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System Type:

Biological Reactive System, as a demonstration project with EPA, et. al Installed with research partner, EPA , using BioNets™ and a BioWall™

MTBE Bioremediation, Ronan, Montana, November, 2000

Environmental Protection Agency, Denver, Colorado

Project Description:

MTBE, a gasoline additive, is a persistent and foul tasting contaminant that is more mobile in groundwater than BTEX (benzene, toluene, ethylbenzene, xylenes). It is turning up at many American crossroads. The objective of this well-controlled study was to determine if biologically active in situ BioNets could bioremediate MTBE contaminated groundwater.

This Foremost X-PeRT™ System included seven BioNets, most containing 3 fractures each, and a BioWall placed into a site on the Flathead Indian Reservation in Montana. The MTBE and BTEX plume from a retail gasoline station was contaminating farmland and threatening Native American owned surface waters. (The shallow protective BioWall trench was installed by Foremost Solutions as a complimentary supplement to the demonstration 100 yards west of the BioNets and just up-gradient of the Indian owned creek adjacent to the treated site.) The BioNets contained: 1) sand or Isolite as a fracture material, which created bioremediation zones by facilitating inoculation, allowing attachment of the bacteria, presenting a zone for addition of oxygen by way of aeration or addition of Solid Oxygen Source (SOS) and enhancing the porosity/permeability of the subsurface; 2) PM1, an aerobic bacteria known to degrade MTBE, which can be monitored with a genetic probe; 3) nutrients; and 4) oxygen as air or SOS.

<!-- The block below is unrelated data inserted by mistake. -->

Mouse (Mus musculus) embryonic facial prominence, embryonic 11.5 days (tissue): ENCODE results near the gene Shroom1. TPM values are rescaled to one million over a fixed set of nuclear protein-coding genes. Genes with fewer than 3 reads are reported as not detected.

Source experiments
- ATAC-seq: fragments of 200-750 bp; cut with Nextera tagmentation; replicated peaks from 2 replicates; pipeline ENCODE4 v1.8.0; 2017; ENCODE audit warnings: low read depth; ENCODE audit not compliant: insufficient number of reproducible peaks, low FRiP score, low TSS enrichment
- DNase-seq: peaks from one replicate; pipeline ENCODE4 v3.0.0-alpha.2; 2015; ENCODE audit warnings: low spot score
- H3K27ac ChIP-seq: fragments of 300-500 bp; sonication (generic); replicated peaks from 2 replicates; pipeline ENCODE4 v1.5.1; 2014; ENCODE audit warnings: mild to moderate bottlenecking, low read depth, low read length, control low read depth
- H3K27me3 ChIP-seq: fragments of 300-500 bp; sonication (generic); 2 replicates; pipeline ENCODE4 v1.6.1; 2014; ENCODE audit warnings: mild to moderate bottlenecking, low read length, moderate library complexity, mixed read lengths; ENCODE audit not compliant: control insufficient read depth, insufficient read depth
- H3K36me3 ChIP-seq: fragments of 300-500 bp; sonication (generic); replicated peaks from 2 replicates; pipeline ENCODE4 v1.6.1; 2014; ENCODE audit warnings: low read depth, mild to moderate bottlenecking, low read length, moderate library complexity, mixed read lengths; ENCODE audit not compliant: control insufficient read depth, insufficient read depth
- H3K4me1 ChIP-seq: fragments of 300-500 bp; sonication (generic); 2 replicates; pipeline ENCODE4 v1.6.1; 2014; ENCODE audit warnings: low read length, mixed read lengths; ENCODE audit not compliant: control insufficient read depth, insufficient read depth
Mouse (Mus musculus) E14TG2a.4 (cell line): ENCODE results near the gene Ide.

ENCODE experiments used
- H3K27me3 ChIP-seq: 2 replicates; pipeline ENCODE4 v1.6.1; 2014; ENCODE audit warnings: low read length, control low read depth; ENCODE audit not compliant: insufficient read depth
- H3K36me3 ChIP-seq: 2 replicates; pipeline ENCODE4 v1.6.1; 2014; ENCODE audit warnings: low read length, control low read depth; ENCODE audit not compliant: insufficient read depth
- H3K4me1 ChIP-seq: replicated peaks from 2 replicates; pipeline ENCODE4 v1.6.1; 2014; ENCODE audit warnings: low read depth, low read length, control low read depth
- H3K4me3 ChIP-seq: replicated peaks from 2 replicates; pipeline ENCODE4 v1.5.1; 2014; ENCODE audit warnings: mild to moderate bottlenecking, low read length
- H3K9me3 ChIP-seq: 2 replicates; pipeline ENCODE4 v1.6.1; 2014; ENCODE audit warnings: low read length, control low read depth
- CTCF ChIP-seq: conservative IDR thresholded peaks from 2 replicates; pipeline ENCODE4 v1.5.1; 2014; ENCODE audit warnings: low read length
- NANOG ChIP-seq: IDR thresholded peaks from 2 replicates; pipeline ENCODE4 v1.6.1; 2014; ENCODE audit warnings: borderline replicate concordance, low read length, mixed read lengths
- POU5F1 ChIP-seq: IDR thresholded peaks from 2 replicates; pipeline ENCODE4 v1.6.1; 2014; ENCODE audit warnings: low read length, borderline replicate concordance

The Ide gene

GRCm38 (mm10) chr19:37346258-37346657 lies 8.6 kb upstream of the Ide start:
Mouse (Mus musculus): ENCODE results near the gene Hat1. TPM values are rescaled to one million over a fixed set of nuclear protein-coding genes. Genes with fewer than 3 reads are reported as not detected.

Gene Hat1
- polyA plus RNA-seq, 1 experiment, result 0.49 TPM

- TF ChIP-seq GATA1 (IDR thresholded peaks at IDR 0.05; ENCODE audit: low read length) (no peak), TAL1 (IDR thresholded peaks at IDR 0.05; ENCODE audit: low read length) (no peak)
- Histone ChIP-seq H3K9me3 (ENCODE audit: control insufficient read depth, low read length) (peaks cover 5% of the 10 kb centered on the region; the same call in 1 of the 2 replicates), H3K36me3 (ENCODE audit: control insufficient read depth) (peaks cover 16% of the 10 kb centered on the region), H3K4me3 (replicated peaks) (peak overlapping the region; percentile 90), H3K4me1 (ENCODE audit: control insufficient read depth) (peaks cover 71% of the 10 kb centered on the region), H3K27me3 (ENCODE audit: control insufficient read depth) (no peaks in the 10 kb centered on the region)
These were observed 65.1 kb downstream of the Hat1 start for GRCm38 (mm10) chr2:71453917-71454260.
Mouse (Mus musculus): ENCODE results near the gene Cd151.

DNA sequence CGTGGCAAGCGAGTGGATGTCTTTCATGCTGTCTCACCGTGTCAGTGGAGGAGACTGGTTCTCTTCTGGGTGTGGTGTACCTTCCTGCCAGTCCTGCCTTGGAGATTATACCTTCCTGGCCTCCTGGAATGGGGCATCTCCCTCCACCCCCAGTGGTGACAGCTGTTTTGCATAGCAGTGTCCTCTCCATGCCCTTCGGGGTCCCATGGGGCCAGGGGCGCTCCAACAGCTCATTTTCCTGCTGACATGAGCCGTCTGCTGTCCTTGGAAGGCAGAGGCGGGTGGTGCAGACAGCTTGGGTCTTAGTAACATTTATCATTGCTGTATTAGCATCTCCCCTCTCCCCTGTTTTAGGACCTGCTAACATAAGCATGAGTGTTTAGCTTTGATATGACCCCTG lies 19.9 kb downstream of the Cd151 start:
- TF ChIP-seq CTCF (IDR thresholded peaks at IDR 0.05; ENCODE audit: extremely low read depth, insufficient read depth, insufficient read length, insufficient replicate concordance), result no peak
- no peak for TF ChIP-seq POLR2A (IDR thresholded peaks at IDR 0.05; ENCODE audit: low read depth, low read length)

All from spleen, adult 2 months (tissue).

Results indicate that 12 months after inoculation the reductions of MTBE in the groundwater samples were as high as 85 percent where optimum conditions existed for biodegradation, which included PM1 inoculated Isolite with SOS or air. The use of SOS stimulates more or as much reduction as the use of oxygen as supplied air at various flow rates. After 12 months, DNA of PM1 was isolated from soils from the inoculated BioNets, but not the uninoculated BioNet. PM1 and naturally occurring MTBE degraders were consistently identified on subsurface soil samples using Taqman geneprobe and standard microbial techniques.
A paper entitled "MTBE Bioremediation With BioNets Containing Isolite, PM1, Solid Oxygen Source (SOS) or Air," which was published in the proceedings of The Third International Conference on Remediation of Chlorinated and Recalcitrant Compounds (May 20-23, 2002; Monterey, CA).

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